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Thrombosis research

New insights in heparin-induced thrombocytopenia by the use of fluid-phase assays to detect specifically platelet factor 4/heparin complex antibodies and antibody-secreting cells.


PMID 24816371

Abstract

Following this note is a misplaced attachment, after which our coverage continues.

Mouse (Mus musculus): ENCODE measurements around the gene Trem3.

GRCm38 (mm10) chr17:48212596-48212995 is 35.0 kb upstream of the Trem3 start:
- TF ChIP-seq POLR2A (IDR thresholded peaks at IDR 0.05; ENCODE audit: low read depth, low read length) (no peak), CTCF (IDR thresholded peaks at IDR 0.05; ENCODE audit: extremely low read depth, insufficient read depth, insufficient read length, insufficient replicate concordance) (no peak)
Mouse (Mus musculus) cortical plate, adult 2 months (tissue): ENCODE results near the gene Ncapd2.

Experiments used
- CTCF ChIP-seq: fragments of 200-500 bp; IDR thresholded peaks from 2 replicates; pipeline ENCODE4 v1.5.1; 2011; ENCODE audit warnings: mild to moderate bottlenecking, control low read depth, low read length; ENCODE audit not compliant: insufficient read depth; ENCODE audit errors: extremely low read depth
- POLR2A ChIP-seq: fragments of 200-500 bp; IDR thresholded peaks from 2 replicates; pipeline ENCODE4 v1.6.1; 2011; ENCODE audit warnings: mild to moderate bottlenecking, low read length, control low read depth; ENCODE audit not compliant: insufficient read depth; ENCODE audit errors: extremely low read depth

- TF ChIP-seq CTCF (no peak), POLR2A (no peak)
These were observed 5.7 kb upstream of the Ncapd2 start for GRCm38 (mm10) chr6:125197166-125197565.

The key feature of heparin-induced thrombocytopenia (HIT) is the production of antibodies (Ab) against the platelet factor 4 (PF4)/heparin complex. These Ab are directed against neoepitopes of the PF4 tetramer, which are induced by the complex formation with heparin. To study this humoral immune response in greater detail, either in a murine immunization model or in human blood samples, reliable and specific immune assays to detect specifically Ab against the PF4/heparin complexes, but not PF4 alone are required. We established fluid-phase enzyme-immunoassays in which the soluble biotinylated antigen, PF4/heparin, is firstly captured by specific Ab, and secondly directly detected with enzyme-conjugated streptavidin. The use of this fluid-phase principle allowed a higher specificity than the traditional solid-phase enzyme-immunoassays in terms of Ab binding to murine PF4/heparin compared to murine PF4 alone. This fluid-phase approach applied to the detection of specific murine PF4/heparin Ab-secreting cells (ASC) identified the spleen as the main lymphatic organ that contributes to the PF4/heparin Ab response in mice. IgG ASC specific for PF4/heparin are very transiently detectable in mice, which might explain why anti-PF4/heparin IgG Ab typically disappear within 100 days in humans. Furthermore, this fluid-phase approach was successfully transferred to detect human PF4/heparin-specific Ab. The fluid-phase principle for the specific detection of anti-PF4/heparin IgG and IgM Ab enables new and improved assays for HIT research in men and mice. At least in mice PF4/heparin antibodies are produced by transient B cells.

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